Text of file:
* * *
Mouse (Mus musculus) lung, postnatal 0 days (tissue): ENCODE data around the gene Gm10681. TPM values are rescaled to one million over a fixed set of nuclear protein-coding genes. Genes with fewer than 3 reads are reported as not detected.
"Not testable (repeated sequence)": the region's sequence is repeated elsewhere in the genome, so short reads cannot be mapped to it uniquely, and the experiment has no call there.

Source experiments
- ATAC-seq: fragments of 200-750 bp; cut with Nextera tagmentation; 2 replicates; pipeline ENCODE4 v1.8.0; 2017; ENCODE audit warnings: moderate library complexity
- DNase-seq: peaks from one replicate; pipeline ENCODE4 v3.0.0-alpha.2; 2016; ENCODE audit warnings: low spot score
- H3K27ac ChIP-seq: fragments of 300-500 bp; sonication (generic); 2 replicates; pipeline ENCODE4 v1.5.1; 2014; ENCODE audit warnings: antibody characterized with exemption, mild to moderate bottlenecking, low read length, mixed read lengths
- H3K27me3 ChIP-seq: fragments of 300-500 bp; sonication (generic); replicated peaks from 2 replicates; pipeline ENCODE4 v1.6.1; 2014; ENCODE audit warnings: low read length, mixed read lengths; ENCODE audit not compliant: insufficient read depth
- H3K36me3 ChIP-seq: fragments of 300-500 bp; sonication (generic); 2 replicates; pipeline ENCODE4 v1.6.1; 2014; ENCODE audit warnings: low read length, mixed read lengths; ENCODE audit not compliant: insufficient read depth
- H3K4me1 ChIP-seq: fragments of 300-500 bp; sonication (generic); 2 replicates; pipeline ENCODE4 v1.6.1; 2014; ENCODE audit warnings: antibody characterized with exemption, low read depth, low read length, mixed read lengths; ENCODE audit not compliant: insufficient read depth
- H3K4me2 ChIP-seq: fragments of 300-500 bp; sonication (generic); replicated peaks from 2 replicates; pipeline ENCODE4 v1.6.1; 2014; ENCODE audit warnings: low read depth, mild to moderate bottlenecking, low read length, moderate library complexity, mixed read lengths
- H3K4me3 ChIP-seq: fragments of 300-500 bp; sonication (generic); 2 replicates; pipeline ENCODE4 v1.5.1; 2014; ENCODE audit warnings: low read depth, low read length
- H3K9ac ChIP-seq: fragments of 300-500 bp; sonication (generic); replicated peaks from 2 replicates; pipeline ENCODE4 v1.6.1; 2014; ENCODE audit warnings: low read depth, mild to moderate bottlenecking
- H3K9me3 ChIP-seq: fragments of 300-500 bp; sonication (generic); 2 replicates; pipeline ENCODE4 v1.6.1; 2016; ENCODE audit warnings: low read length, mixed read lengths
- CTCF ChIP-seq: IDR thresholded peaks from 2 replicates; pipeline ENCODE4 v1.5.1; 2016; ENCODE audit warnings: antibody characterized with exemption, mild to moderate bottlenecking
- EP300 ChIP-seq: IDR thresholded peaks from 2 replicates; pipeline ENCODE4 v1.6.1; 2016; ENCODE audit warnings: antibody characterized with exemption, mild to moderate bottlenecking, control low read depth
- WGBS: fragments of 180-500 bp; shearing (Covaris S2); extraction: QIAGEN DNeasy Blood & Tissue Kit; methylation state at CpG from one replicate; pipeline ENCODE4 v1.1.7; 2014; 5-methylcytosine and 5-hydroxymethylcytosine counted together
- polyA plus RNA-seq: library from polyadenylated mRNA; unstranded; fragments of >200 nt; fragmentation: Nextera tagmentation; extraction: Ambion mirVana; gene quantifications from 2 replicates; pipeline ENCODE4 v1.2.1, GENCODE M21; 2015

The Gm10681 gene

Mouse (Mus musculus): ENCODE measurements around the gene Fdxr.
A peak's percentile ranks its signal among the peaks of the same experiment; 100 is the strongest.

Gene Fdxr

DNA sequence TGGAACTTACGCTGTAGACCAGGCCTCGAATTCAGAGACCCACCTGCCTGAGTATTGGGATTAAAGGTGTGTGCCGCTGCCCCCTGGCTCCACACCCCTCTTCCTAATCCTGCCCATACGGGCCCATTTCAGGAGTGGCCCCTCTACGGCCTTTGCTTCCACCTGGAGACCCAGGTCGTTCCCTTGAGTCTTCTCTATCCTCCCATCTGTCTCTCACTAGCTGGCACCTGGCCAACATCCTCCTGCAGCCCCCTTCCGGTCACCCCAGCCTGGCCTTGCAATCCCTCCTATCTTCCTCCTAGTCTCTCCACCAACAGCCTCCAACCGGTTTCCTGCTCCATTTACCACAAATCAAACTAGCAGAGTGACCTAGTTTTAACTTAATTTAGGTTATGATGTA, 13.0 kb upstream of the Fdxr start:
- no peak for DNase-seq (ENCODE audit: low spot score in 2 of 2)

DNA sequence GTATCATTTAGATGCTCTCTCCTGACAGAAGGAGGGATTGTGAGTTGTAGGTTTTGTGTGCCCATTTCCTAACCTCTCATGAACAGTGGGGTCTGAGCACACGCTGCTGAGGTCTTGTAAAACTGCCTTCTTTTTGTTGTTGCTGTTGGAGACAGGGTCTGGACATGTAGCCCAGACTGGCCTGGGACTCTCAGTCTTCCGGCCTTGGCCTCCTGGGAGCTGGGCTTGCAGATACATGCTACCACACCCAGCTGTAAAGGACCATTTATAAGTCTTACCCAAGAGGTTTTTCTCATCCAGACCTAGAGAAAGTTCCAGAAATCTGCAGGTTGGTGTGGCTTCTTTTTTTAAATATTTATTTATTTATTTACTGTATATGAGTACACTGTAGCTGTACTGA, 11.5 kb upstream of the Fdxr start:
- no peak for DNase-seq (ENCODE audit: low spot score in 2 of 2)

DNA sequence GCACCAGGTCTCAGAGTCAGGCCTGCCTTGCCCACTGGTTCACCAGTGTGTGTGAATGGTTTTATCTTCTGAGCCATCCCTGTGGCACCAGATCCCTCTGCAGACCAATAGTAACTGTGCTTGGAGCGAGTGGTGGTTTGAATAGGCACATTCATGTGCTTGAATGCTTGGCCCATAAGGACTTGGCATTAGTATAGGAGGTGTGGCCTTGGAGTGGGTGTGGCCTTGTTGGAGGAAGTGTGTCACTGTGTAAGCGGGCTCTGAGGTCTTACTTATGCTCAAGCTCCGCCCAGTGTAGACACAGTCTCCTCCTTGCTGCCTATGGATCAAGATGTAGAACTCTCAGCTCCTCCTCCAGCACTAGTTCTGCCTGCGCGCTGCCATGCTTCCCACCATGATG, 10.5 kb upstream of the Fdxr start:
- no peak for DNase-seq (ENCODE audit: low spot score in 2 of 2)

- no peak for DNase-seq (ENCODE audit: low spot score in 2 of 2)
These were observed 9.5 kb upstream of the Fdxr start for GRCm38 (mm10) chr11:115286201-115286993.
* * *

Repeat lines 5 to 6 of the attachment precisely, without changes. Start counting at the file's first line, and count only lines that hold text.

- DNase-seq: peaks from one replicate; pipeline ENCODE4 v3.0.0-alpha.2; 2016; ENCODE audit warnings: low spot score
- H3K27ac ChIP-seq: fragments of 300-500 bp; sonication (generic); 2 replicates; pipeline ENCODE4 v1.5.1; 2014; ENCODE audit warnings: antibody characterized with exemption, mild to moderate bottlenecking, low read length, mixed read lengths